When Shirin Hreidin fled to Jordan to escape the violence in Syria in 2012, she felt isolated and alone, she told Al-Mashareq.
But as soon as she began transferring her sewing skills to Jordanian girls, she began to feel more at ease and was able to forge many friendships, she said.
Hreidin, a mother of three, came to Jordan's northern Irbid province as a refugee, with her parents. She had worked as a professional seamstress in Syria, and has extensive experience in the field, but could not benefit from her experience in Jordan because of her feeling of isolation and fear of integration.
These feelings changed, however, after she joined a UN Development Programme (UNDP) initiative, which brings Jordanians and Syrian refugees together to exchange skills and professional and technical expertise.
Syrian refugees who possess expertise in certain fields or professions are being paid to teach Jordanian youth handicrafts, home food manufacturing and sewing, among other skills.
Promoting social cohesion
Hreidin is among a number of Syrians selected to train Jordanian youth as part of the project, UNDP Livelihoods and Employment Programme officer Maha al-Khatib told Al-Mashareq.
"The programme aims to mitigate the impact of the Syrian refugee crisis on Jordanian communities hosting refugees and promote social cohesion between Jordanians and Syrian refugees," she said.
Al-Khatib said the purpose of the programme is to "integrate Syrian refugees into society and help Jordanian youth develop skills that could help them land jobs or start new income-generating enterprises".
"Many have benefited from the programme, and we are working to obtain funding to expand and continue the programme in the coming years," she said.
Through the programme, Syrian refugees transfer skills and professional expertise sought after in the Jordanian labour market to Jordanian youth via three-month training sessions supervised by specialists.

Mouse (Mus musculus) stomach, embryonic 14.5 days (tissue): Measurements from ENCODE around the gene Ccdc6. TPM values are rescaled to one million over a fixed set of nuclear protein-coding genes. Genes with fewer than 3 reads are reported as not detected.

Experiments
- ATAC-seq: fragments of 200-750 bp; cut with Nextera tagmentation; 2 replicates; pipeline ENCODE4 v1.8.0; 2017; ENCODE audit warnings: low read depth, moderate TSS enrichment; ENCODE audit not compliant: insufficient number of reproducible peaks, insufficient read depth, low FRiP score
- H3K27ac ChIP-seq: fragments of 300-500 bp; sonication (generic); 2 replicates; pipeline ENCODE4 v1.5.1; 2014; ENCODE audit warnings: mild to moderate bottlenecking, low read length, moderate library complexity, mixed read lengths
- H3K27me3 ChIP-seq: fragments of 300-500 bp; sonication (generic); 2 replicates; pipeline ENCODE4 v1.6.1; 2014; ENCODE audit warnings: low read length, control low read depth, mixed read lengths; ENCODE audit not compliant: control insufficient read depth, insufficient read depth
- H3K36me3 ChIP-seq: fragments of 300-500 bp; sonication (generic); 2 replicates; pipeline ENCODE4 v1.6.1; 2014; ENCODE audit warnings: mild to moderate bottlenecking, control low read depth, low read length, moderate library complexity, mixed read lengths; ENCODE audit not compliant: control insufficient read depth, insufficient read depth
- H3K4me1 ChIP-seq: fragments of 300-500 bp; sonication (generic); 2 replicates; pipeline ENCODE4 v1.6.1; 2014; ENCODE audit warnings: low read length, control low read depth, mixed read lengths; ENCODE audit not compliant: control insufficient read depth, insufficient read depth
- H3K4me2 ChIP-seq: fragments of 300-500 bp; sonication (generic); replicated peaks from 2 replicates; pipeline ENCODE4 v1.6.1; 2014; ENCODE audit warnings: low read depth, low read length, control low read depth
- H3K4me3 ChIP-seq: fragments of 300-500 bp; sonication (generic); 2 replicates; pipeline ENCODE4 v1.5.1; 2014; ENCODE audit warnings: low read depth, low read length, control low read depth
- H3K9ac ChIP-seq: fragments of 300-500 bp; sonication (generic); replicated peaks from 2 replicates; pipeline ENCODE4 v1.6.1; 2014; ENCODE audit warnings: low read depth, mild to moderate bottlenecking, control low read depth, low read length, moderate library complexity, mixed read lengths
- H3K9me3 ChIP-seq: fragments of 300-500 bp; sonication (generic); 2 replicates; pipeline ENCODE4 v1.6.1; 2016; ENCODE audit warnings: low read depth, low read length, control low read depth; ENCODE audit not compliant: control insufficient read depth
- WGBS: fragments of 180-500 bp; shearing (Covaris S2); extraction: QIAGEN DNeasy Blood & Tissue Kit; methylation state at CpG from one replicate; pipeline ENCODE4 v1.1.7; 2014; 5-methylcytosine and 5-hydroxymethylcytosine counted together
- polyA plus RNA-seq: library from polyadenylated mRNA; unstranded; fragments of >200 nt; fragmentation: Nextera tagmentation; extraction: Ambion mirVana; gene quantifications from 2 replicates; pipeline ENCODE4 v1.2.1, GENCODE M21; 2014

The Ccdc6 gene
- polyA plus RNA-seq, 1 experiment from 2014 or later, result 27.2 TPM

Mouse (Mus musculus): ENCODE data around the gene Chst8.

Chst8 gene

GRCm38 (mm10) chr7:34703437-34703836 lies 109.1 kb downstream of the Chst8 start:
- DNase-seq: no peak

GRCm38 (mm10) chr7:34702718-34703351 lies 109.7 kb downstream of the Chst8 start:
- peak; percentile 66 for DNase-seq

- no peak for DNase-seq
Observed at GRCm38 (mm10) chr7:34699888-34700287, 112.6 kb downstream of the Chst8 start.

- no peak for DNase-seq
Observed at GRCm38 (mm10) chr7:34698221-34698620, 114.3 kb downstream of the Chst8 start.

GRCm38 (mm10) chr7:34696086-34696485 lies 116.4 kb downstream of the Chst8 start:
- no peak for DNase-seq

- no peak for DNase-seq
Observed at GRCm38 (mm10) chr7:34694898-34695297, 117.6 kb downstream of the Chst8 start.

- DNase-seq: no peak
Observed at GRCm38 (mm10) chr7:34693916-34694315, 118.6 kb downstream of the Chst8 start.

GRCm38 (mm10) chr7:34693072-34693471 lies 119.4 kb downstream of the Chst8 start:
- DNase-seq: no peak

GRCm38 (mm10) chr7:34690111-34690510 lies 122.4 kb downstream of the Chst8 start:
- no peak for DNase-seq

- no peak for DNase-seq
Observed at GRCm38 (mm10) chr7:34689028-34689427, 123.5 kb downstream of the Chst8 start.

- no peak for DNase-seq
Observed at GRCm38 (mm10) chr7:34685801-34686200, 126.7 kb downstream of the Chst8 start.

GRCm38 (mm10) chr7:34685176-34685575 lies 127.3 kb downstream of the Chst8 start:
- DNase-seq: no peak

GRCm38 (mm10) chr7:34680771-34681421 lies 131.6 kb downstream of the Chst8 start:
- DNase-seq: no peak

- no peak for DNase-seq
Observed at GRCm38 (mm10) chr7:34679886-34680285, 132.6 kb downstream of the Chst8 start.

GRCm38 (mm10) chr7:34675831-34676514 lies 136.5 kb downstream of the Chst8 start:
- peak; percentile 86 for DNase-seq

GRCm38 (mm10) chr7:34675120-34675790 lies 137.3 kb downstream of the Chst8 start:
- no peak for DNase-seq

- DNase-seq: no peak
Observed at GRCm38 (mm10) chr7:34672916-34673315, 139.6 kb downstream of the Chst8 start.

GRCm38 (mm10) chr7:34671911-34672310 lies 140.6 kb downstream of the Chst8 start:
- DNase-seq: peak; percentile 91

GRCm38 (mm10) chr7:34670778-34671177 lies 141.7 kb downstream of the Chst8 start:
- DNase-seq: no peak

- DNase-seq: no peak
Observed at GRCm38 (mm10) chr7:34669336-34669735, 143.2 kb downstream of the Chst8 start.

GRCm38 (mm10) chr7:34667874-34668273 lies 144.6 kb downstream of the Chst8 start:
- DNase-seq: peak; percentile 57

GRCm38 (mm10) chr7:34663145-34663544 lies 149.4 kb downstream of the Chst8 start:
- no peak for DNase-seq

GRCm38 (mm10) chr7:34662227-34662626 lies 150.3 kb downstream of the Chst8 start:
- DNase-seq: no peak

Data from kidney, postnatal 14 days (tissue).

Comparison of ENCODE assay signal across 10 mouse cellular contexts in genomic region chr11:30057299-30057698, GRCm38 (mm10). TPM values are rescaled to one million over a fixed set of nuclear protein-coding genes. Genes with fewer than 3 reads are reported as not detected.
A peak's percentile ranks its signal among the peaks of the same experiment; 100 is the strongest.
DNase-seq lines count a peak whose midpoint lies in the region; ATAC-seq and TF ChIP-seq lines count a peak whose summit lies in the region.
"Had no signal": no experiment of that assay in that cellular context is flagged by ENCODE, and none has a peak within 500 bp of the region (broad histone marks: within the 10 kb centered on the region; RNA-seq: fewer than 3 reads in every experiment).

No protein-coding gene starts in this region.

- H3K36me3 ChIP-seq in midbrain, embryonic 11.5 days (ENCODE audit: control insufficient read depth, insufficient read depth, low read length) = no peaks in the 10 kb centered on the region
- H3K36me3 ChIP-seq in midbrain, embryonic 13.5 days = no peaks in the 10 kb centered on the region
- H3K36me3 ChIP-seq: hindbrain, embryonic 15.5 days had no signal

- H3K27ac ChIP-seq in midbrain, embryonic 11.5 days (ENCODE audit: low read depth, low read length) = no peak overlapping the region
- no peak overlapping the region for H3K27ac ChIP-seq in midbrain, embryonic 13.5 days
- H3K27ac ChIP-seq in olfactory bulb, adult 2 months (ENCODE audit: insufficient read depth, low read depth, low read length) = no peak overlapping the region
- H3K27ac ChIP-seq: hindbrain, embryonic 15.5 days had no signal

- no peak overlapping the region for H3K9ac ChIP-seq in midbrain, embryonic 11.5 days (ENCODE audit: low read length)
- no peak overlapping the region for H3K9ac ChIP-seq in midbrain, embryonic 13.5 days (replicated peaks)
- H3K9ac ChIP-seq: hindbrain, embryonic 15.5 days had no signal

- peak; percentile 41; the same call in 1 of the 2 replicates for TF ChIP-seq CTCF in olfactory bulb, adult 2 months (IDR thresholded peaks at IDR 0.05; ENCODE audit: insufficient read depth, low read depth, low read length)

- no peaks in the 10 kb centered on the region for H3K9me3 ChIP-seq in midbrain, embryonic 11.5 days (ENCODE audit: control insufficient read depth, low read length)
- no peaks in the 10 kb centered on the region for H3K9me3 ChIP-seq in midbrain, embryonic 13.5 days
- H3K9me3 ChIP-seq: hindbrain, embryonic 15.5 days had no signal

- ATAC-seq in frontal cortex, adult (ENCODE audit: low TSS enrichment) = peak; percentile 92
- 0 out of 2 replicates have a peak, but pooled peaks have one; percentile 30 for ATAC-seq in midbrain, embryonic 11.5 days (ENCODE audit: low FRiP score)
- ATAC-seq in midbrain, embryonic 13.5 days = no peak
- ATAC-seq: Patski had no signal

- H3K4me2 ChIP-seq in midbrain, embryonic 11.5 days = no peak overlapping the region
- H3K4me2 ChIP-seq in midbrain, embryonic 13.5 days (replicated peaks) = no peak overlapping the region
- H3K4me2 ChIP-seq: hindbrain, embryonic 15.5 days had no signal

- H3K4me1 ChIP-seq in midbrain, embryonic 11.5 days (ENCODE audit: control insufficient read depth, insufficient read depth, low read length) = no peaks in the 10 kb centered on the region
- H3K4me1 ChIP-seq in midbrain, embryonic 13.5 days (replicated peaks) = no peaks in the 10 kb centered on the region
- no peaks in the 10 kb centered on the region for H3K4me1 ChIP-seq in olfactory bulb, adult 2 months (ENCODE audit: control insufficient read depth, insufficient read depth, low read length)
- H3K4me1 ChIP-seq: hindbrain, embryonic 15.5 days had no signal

Syrian refugees who are selected to take part in the programme are paid during the training, and some Jordanians also receive funding to start small job-creating enterprises.
'A life-changing programme'
"The programme helped me break the fear barrier," Hreidin told Al-Mashareq.
"I formed many friendships and got acquainted with more Jordanian and Syrian families," she told Al-Mashareq.
"After a long absence from work as a seamstress, which I like very much, I was able to be of benefit and contribute to Jordanian society," she said. "I am proud of this, and I hope the programme continues and expands to benefit the largest number of people possible."
"I was a stranger in the community, but now I am in constant contact with the girls I trained and always provide them with suggestions and advice," Hreidin said.
Haya Abada, a Jordanian mother of four who lives in Irbid province, said the programme changed her life considerably.
Abada received training in home food manufacturing, and subsequently opened a small shop where she sells Labneh (strained yogurt), cheeses, pickled goods and other household foods that she makes.
"I learned a lot from my female Syrian instructors, and now have an excellent monthly income, thanks to the skills I learned, and my business is growing every day," she told Al-Mashareq.
"I am very grateful for that, and most importantly, I was able to establish friendships with our Syrian sisters and benefit from their experience," she said.
"We are friends now, and the programme is beyond amazing and beneficial to both sides," she added.